As part of the University of Sydney’s Innovation Week four of our researchers imagine our world in 25 years time. Here Professor Ariadne Vromen, from the Department of Government and International Relations, shares her vision.
Today’s young people are the first generation to go backwards in terms of wealth and to be worse off than their parents’ generation. This has been a slow burn in Australia, but in the UK, USA and many countries in Europe they are facing stark inter-generational inequality, and lack access to work, job security, affordable housing, and accessible education.
In all these contexts young people are politically engaged in diverse ways – on social media, in the streets, within community-based organisations. They are not apathetic. Most tend to be progressive, rather than conservative. But very few see existing political institutions providing the answers to their concerns.
However I’ve found in my research that it is difficult to form a political constituency based on inequality, as young people are more likely to identity issues of gender, sexuality and race as problems that can be solved, rather than their own economic circumstances. I attribute this to a widely accepted discourse of individualised responsibility and meritocracy: ‘all you need to do is work harder and you will get the opportunities that you deserve’. This is patently not true.
Unless older voters move beyond their own self- interest and see this as problem for future generations – their children, grandchildren, the future of society - then it will be hard to foster political change.
Broader consequences of continuing inequality are increasingly well-documented – political unrest and instability, stretching of health and welfare spending, increased incidence of mental health problems. Some of the less obvious side effects are delayed adulthood and independence for many young people who are forced to live with their parents indefinitely, and a subsequent drop in fertility rates (as is happening in Italy and Japan).
Status quo gets worse.
Young people remain unheard and lack power to shape change.
Social media produces echo chambers for information and opinion sharing.
Political actors seeking a constituency heighten the existing divisions in society based on wealth, race, ethnicity, generation, geography and gender.
The big political challenges of our time: climate change; immigration; security; and economic and social inequality; remain unresolved.
Young people are able to prosper in terms of both material goals (education, housing, work), and also in terms of their health and wellbeing.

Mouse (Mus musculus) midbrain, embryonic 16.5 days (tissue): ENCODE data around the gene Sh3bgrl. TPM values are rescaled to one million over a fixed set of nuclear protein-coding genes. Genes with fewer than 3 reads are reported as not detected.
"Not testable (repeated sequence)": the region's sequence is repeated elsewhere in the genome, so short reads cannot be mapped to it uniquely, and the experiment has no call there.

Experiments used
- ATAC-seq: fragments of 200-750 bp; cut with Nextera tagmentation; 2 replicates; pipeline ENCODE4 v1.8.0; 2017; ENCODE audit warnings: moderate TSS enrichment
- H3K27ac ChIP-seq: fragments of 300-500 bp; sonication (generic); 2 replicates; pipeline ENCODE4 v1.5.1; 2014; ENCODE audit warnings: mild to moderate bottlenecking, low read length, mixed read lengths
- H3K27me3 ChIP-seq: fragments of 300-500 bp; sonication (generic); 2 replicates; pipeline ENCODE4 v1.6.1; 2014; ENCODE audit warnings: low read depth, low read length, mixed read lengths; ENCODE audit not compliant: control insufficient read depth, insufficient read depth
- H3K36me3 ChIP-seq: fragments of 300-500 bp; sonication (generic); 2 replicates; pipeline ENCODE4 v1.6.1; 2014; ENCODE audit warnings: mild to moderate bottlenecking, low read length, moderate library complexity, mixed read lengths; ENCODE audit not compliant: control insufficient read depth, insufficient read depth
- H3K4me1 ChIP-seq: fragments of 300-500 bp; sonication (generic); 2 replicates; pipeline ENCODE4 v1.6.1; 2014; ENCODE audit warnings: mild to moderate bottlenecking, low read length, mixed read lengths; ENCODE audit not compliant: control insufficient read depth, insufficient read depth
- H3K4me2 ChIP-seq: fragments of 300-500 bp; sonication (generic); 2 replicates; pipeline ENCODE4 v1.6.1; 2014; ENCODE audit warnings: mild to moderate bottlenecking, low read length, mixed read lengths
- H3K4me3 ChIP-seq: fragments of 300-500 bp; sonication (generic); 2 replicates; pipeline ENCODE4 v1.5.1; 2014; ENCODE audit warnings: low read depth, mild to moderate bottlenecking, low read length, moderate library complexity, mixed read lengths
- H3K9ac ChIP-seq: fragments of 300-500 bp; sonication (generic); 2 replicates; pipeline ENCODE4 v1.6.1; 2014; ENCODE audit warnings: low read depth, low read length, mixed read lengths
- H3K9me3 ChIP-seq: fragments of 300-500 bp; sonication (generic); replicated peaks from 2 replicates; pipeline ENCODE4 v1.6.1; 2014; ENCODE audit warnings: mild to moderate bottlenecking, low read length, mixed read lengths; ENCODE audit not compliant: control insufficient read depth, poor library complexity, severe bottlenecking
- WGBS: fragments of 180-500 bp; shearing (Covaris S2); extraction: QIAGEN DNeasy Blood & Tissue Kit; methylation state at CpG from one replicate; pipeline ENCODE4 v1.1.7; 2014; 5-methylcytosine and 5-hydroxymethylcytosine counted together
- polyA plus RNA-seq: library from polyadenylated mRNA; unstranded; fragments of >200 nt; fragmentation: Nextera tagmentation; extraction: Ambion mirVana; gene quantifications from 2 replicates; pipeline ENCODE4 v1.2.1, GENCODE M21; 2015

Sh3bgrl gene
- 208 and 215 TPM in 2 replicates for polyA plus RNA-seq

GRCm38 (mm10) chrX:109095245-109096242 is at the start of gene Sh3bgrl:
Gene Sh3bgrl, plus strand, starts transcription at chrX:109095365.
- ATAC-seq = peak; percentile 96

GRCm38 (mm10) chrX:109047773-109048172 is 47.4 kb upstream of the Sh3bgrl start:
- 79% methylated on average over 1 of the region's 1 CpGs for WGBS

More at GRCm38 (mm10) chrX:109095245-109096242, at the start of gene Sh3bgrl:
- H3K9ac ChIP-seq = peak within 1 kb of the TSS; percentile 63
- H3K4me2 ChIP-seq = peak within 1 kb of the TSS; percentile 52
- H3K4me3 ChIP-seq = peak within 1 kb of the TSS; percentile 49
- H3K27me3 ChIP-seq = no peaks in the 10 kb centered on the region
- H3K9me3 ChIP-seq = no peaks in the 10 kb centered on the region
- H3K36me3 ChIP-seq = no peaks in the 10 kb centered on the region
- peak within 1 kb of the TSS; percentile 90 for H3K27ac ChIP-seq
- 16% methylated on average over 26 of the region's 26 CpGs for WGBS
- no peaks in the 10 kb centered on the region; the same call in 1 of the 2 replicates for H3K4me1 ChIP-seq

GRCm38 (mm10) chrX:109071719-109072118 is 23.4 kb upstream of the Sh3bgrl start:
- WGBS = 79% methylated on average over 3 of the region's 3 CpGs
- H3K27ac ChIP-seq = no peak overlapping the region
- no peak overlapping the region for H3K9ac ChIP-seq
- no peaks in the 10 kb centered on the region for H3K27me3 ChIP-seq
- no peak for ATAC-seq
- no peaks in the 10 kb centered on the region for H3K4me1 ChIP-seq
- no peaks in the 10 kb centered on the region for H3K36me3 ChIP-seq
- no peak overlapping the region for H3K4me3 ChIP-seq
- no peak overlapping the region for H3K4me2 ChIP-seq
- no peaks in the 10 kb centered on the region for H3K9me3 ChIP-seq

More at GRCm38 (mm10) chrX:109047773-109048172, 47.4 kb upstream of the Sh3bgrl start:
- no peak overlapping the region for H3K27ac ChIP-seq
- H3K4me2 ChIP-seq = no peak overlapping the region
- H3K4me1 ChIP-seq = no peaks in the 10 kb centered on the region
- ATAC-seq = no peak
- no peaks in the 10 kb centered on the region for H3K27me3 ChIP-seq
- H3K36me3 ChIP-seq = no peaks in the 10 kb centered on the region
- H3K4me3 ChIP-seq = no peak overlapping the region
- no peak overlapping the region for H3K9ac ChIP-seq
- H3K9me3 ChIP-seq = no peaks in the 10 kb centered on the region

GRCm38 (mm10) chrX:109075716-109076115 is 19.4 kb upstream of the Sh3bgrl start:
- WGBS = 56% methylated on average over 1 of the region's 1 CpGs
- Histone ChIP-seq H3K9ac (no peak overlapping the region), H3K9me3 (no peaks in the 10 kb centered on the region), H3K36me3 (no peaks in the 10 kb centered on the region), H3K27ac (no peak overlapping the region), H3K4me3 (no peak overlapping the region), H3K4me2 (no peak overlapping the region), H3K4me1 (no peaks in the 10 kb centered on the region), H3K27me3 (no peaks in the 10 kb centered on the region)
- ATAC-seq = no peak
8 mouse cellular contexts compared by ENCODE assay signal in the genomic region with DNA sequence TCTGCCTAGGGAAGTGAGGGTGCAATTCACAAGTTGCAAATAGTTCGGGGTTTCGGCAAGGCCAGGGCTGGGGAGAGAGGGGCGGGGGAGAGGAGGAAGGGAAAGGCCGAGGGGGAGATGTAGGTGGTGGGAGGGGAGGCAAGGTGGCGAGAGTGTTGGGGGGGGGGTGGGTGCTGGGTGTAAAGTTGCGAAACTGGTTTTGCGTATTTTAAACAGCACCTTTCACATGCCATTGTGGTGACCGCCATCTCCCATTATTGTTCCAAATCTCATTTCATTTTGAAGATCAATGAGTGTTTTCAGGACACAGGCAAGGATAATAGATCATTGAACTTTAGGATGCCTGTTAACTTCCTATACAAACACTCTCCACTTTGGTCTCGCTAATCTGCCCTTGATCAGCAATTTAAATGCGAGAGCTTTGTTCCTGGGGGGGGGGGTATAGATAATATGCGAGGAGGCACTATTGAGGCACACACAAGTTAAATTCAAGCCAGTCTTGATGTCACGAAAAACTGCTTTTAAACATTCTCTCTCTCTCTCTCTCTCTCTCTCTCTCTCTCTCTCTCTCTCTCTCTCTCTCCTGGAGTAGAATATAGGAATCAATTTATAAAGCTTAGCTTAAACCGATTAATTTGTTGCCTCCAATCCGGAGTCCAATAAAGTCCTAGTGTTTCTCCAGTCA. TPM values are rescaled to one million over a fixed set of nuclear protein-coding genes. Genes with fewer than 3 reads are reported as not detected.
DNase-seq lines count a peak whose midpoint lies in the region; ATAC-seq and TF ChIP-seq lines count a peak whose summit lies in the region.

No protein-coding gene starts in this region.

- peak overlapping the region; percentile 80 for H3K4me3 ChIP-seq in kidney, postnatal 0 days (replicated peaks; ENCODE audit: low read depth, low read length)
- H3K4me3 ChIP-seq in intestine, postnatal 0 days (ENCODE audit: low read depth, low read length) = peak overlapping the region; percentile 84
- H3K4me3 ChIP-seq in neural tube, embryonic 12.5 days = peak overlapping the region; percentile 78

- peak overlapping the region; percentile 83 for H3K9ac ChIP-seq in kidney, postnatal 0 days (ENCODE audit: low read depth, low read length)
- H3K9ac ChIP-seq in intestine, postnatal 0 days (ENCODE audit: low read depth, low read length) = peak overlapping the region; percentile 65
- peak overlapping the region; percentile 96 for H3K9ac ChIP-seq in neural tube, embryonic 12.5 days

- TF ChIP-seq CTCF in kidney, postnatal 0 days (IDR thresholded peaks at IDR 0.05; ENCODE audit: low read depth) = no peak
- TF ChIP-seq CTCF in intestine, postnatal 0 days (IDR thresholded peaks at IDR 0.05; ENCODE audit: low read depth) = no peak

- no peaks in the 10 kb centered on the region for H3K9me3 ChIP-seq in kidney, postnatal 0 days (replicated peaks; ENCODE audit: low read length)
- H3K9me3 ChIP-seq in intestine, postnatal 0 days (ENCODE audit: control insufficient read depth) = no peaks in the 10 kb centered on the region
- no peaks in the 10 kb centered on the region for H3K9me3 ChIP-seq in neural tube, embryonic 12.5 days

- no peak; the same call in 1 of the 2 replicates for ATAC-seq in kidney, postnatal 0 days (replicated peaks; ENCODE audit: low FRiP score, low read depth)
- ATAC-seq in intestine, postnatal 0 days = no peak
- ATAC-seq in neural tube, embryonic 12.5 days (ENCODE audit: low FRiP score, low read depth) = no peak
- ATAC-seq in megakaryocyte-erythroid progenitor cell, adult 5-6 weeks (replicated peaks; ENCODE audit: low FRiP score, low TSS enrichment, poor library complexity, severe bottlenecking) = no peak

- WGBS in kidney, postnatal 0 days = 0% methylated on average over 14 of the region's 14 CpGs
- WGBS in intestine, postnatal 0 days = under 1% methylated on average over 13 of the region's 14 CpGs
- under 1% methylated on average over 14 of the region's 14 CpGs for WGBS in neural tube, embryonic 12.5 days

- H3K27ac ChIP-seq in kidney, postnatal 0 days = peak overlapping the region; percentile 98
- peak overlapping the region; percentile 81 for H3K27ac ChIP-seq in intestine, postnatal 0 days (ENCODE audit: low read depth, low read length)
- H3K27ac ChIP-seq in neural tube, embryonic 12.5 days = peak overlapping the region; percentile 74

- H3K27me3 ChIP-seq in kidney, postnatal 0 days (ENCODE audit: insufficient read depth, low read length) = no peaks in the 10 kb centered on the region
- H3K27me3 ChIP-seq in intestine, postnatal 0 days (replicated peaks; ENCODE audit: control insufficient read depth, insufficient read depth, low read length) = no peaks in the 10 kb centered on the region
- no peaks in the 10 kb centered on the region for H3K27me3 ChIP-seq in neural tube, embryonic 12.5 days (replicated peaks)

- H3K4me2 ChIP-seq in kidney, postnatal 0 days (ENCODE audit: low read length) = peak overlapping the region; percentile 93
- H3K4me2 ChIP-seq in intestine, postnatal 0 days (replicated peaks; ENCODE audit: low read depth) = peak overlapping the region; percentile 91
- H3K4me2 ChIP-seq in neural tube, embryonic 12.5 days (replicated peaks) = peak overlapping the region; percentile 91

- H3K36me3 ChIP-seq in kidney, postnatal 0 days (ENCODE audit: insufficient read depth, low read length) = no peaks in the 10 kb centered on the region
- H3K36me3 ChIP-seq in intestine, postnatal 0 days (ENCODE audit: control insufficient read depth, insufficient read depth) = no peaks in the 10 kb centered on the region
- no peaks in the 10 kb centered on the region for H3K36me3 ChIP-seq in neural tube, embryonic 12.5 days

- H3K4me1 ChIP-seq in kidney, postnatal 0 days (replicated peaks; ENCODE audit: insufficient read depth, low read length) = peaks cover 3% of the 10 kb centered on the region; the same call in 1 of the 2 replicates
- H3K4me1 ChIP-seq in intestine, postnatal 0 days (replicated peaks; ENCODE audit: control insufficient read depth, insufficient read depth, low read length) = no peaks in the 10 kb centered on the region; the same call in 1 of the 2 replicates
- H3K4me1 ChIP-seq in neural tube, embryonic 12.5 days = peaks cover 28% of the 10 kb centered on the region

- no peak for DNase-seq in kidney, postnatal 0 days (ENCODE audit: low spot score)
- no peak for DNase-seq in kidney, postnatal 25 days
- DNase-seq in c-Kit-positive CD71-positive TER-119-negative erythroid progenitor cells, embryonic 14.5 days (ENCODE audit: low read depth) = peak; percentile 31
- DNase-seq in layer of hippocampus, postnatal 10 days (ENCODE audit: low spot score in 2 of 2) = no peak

Regular offline and online engagement and consultation with all members of the population. Politics is built on unity and hope not adversarial conflict, fear and division.
Shared goals of integration and respect for difference.
Citizens feel properly represented by, and trust, politicians, parties and advocacy groups. The democratic and technological tools exist to make this happen.
1. Listen to all young people and recognise their diversity
2 Work collaboratively across business, government, and community on the future of work. Young people, disproportionately experience the challenges of the digital gig economy, decline in blue-collar work, growing casualisation and insecurity. This can be counteracted by commitment to basic standards at work with the fostering of new forms of self-employment, or cooperatives
3. Care about the mental health and wellbeing of everyone around us, and demand better services
4. Work on market and regulatory solutions to increase access to affordable housing and better protect rights of renters
5. Expect more of our politicians, parties and advocacy organisations on the big issues of our time and intergenerational inequity
6. Fund organisations that advocate on behalf of disadvantaged young people and demand the reinstatement of a federal Minister for Youth
7. Recognise that education in schools, vocational education, and universities is a key enabler of equality – universities should especially care about positive social and economic change.
Ahead of the Federal Election, a group of leading academics have released a new audit questioning what the Coalition, the Australian Labor Party (ALP) and the Australian Greens are doing to address poverty in Australia and beyond.
The protection of human rights is a basic test of a government's decency, writes Professor Ben Saul.
Behind the parochial media focus on the political manoeuvring within a divided Conservative Party, national decisions don't get much more important than the UK's referendum on its EU membership, writes Nick Rowley.